NFL Media reveals new digs and ambitious plans in Inglewood

For a glimpse into the NFL’s media ambitions, step into the league’s new studio and office complex in Inglewood.

The NFL’s new West Coast home, part of Los Angeles Rams owner Stan Kroenke’s $ 5 billion, 298-acre Hollywood Park mixed residential area, features the latest technology. Its control room is anchored by a 12-foot wall of high-definition screens that can simultaneously display 253 different video feeds, including footage from the 30 NFL stadiums.

There are five sound stages, including a 5,970 square meter room for the NFL Network’s “Total Access” and “GameDay” shows. The stage features 360-degree camera views, a talent catwalk, and a spinning neon red, white and blue NFL logo – which was overtaken from Nashville after the 2019 NFL draft. The complex, which opens on Wednesday, also includes a podcast studio and a camera-ready newsroom.

“This facility was designed for the world we are in now and what we think the world will be like in the future,” said David Jurenka, NFL Los Angeles general manager and NFL Media senior vice president.

With its posh new excavations next to the SoFi stadium, the league wants to accelerate its media strategy. During its longstanding collaboration with its broadcast partners CBS, NBC, Fox and ESPN, the NFL has steadily sharpened its own profile in order to reach millions of its fans. In an era of falling TV ratings and difficulty attracting younger viewers, the league has placed more emphasis on building its own media properties – the NFL Network, NFL Films, the NFL RedZone Channel, the website, the NFL Game Pass and its popular NFL app.

“That’s how we reach the vast majority of our fans,” said NFL commissioner Roger Goodell. “So we have to keep raising the bar to give our fans a better experience, to give them better access, to give them better quality [and] to give them something unique. “

The NFL facility in Inglewood has 20 conference rooms known as huddles with advanced technology.

(Allen J. Schaben / Los Angeles Times)

NFL executives declined to disclose the cost of building the new complex, but Jurenka admitted it was “hundreds of millions of dollars.”

The two-year construction was made difficult by the coronavirus pandemic. The league spent an additional $ 3 million to redesign elements and install a state-of-the-art air filtration system, “touchless” doors and faucets, Plexiglas barriers, and an additional cooking station in the staff canteen instead of a salad bar.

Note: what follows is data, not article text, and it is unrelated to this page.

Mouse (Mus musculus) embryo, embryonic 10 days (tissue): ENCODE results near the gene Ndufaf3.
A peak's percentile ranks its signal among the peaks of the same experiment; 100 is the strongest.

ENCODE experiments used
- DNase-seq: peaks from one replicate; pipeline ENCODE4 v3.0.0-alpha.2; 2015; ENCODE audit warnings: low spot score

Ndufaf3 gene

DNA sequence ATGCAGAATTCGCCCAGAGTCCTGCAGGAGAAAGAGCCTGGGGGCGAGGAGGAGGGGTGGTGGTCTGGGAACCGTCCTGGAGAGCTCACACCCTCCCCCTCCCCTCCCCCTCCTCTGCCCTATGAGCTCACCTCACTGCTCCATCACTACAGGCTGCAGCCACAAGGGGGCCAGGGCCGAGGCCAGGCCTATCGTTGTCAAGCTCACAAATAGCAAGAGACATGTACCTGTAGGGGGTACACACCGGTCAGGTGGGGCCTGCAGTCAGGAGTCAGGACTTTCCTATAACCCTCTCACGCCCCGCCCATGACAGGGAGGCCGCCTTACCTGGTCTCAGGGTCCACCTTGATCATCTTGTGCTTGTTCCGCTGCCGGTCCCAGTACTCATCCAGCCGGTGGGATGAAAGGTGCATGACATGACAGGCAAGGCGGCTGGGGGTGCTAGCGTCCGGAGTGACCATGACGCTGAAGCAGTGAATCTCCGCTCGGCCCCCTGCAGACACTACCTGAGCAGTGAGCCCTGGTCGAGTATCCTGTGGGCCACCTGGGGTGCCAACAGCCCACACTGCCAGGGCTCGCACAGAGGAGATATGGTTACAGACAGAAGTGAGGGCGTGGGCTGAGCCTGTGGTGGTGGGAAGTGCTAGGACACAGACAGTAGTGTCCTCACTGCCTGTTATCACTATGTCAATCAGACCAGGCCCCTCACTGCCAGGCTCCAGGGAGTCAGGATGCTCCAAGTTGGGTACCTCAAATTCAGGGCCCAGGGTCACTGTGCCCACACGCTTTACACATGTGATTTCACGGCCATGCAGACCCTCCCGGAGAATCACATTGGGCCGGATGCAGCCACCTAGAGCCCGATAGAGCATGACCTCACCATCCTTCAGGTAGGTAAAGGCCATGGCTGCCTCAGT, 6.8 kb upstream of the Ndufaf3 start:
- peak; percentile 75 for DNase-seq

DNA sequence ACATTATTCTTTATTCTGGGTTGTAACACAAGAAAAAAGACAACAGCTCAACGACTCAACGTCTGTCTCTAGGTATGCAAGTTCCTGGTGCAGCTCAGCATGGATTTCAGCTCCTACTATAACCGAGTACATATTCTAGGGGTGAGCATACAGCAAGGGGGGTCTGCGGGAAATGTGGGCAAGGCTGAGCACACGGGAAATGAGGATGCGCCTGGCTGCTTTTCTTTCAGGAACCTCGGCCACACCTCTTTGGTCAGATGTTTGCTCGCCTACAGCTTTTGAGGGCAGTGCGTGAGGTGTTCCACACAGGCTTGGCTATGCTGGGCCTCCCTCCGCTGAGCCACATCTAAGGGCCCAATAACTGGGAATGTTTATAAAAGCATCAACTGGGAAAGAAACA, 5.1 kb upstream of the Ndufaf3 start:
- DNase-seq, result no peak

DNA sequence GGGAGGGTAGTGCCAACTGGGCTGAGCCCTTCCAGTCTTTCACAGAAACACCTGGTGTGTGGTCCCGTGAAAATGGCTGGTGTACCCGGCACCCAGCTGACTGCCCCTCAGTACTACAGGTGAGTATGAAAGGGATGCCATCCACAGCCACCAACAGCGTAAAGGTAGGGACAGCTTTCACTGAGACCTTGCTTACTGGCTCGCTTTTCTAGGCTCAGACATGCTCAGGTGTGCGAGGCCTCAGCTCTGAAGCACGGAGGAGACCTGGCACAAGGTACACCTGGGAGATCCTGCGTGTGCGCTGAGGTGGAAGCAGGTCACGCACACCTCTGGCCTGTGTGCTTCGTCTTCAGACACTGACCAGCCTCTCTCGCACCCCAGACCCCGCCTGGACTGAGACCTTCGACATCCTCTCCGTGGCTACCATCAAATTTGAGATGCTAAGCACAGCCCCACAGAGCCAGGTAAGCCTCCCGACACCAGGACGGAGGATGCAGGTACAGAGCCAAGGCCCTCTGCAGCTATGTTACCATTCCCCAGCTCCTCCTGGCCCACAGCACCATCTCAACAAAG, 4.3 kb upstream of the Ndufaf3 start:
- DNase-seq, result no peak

Despite the challenges, the NFL faced a tough deadline to complete its project before the regular start of the season on Thursday. The league wanted the facility, especially because the Super Bowl will be held in Inglewood next year.

Inglewood “will be … the epicenter of the sport” [and] We’re right in the middle, ”said Goodell. “If content is created in this place, I think it gives us a unique opportunity that no other sport really offers.”

The move to Inglewood comes as the NFL looks to recover from the 2020 season. Pandemic health logs last year kept spectators away from many venues, including the new SoFi stadium, depressing team owners’ revenue. TV viewing rates for games decreased by about 7%. Still, the NFL held up well compared to other network television programs.

According to New York-based research firm Standard Media Index, national advertising revenue for NFL football increased 2% from the preseason in 2020-2021. The NFL Network and other networks that broadcast games had sales of more than $ 3.7 billion. TV stations separately collected hundreds of millions of local advertising dollars for commercial time related to NFL games.

Earlier this year, the league signed a number of new TV rights deals to bolster its financial base.

The value of these NFL TV rights agreements doubled to more than $ 100 billion over the 11-year term of the agreements that begin with the 2023 football season. In addition to contracts with its longtime TV partners, the NFL signed an average pact of over $ 1 billion per year for 15 Thursday Night football games per season, slated to run on Amazon Prime Video in 2023 competitions.)

ESPN + from Walt Disney Co., Peacock from NBCUniversal, Paramount + from ViacomCBS and Fox’s Tubi platform will have the rights to stream some NFL games – a high priority for the broadcasters and the NFL.